A deftly accomplished tightrope act of pathos and humour, The Tree House is a bewitching novel of loss and restitution, heritage and the hereafter.”

The book

The book begins with Max wanting his grandson, Mark to take care of his things after he dies. In order for Mark to understand the importance of the things that he is to be left in charge of, Max decides to tell him the history behind them. The stories of Max’s childhood were, by themselves, very interesting. They are told simultaneously from a child’s point of view while being analysed from an adult point of view. I loved how the author seamlessly switched between scenarios without confusing the reader. The book concentrates on Max and Ada’s friendship and shows how intimacy is developed innocently among children. Their interactions and imaginations remind us of our own childhood with make-believe games and the staunch belief that everything will work out as we plan them. It is only the later that small cracks begin to appear in their relationship, spurred on by the hatred that is brought in by the Nazis. While the children do not understand the hate that is directed towards the Jews in the beginning, they are quickly made aware of the situation. In their own childish ways, they try to remedy the situation but the adults have a very different plan in mind.

The book also deals with mental illness in the form of claustrophobia, social anxiety and avoidant personality disorder. It shows how difficult it is for people suffering from these conditions to make others aware of their conditions and to get them to understand their situation. It brings to focus the difficulty that they face in dealing with everyday situations that most of us take for granted. Mark and Max try their best to appear normal so as to not alarm the people around them but find it extremely draining and prefer to be their real selves. However, they are riddled with guilt about the problems that they cause to the people that are closest to them. I wish there were many more books written about mental illness in such a realistic tone.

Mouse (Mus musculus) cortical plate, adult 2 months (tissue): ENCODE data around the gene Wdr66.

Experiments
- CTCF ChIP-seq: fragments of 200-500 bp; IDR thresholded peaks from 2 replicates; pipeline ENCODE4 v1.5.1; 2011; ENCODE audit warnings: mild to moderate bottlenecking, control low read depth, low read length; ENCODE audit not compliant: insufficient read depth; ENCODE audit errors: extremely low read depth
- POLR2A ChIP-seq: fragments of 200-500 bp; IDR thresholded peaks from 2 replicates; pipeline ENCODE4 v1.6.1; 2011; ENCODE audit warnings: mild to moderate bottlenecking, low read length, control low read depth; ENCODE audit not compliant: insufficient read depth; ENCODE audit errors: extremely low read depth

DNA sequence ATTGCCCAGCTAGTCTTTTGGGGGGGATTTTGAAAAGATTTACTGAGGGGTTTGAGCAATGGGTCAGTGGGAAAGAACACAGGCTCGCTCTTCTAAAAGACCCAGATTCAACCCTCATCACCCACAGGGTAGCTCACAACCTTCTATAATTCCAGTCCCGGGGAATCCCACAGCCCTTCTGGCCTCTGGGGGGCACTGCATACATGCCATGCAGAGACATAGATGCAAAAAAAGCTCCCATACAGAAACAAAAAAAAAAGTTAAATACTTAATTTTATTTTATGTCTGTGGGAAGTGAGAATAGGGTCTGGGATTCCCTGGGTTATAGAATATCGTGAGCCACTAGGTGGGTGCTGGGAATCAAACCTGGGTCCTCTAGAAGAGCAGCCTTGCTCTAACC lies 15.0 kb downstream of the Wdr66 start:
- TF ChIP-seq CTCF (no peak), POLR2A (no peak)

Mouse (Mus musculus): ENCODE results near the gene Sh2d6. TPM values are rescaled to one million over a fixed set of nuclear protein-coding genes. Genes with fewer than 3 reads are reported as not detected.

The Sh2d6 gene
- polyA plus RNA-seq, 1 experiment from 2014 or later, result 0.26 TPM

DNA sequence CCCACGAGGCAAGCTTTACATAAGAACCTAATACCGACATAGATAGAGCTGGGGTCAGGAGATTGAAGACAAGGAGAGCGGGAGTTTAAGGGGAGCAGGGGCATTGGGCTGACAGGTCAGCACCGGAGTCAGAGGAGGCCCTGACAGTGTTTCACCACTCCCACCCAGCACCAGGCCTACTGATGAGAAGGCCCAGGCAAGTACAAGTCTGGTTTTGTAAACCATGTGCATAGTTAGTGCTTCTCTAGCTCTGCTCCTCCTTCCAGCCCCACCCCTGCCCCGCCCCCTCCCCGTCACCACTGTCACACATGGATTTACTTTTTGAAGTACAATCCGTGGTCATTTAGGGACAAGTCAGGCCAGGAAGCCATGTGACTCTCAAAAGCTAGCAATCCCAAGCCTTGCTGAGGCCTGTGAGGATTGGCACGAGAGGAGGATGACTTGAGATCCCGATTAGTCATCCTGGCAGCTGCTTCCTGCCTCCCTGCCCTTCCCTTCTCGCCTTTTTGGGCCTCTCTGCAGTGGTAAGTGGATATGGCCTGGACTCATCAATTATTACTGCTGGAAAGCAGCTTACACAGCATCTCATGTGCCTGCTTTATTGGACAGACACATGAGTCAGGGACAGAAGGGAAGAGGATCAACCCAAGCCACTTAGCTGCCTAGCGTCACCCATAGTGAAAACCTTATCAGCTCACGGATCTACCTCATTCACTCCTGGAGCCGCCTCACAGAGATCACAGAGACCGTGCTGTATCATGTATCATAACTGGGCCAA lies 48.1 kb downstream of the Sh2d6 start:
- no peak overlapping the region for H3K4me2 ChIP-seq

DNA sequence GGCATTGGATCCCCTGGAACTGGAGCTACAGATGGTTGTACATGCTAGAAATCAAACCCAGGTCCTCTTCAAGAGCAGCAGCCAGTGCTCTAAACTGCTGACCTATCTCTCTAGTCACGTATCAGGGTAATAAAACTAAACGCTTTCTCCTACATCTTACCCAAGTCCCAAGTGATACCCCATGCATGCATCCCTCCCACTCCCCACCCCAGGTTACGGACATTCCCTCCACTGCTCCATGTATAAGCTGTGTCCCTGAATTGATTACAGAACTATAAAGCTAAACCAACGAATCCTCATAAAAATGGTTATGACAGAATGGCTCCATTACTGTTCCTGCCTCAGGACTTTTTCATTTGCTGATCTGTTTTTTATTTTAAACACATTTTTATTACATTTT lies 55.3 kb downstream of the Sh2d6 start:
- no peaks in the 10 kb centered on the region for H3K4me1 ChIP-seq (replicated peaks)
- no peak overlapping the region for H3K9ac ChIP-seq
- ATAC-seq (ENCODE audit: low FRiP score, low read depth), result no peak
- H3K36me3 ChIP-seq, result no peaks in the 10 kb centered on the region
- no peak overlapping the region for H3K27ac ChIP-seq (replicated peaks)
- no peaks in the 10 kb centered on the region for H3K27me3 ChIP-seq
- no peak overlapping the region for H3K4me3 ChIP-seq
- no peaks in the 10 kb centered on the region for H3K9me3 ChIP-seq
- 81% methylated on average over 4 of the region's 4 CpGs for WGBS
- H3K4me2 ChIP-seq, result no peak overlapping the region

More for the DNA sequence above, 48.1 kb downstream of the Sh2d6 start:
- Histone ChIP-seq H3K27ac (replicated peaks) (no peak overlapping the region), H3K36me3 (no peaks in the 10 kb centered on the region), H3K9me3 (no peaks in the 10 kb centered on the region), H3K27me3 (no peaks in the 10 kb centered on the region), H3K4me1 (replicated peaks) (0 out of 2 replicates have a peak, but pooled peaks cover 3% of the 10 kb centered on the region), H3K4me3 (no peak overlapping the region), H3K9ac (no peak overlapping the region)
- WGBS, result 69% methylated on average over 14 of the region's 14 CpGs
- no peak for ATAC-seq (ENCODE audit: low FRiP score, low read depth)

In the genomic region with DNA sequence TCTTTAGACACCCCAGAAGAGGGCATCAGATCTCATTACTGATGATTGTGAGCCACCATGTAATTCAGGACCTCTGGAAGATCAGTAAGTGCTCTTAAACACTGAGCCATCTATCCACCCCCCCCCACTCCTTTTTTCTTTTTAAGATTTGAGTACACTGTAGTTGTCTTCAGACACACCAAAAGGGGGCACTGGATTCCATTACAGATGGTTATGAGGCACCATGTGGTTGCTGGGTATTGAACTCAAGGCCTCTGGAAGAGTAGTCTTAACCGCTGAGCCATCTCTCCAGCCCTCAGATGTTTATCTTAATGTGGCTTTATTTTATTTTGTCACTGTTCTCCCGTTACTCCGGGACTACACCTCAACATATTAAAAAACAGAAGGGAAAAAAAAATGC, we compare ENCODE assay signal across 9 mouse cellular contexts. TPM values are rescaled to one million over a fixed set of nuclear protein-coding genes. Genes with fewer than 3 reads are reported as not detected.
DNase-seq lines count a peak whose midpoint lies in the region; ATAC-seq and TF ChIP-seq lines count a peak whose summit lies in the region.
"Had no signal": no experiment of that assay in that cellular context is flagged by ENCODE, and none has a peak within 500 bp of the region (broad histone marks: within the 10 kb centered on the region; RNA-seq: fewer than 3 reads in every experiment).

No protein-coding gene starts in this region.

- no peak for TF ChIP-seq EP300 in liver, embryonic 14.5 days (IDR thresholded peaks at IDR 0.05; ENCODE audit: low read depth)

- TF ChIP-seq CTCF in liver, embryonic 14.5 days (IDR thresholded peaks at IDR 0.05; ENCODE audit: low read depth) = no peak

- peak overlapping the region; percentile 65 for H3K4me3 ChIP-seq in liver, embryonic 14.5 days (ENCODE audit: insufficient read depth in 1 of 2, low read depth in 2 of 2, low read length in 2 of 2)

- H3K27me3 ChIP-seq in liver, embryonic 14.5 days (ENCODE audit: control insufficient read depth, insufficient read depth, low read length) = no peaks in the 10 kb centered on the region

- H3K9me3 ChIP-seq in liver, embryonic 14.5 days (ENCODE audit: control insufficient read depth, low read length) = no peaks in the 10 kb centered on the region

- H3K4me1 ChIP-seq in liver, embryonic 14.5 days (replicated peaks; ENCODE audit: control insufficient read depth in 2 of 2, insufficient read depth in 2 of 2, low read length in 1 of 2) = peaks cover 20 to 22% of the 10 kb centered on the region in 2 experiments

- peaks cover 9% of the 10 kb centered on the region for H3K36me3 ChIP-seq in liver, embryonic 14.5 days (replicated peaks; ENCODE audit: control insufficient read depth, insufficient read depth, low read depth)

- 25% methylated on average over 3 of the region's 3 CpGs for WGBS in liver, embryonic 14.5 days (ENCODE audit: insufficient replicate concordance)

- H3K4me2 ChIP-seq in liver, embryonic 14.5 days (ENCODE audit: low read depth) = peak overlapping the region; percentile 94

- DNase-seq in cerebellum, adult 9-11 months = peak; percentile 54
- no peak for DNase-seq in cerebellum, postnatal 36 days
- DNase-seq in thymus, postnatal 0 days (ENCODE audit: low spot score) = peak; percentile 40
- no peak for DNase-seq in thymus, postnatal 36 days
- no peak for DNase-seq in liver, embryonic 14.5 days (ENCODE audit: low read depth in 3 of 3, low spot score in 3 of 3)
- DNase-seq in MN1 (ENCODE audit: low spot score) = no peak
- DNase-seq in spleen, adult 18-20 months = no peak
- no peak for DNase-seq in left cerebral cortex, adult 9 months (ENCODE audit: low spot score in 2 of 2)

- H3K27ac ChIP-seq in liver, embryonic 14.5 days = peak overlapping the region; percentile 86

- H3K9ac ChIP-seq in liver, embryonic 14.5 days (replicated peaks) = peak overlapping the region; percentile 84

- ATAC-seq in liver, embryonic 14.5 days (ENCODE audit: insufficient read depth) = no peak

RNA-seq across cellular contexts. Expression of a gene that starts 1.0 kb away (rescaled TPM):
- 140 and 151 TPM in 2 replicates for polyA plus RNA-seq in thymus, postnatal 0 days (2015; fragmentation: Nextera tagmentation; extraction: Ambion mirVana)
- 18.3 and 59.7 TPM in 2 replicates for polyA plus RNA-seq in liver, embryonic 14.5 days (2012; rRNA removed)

The end, although was a little predictable was still gut wrenching and you can’t help but root for Mark and hope that he manages to find some semblance to structure in his life. I absolutely loved every part of the book except the few predictable instances at the very end which cost the book the last half of a star.


TL;DR: A great book that touches upon the influences of war on the everyday lives of the citizens and deals with mental illness in a very respectful way.


I am a huge fan of books that deal with mental illness and books that are set during the World War. Do you know of other books that have these themes? Suggest some in the comments below or on my Instagram @the_food_and_book_life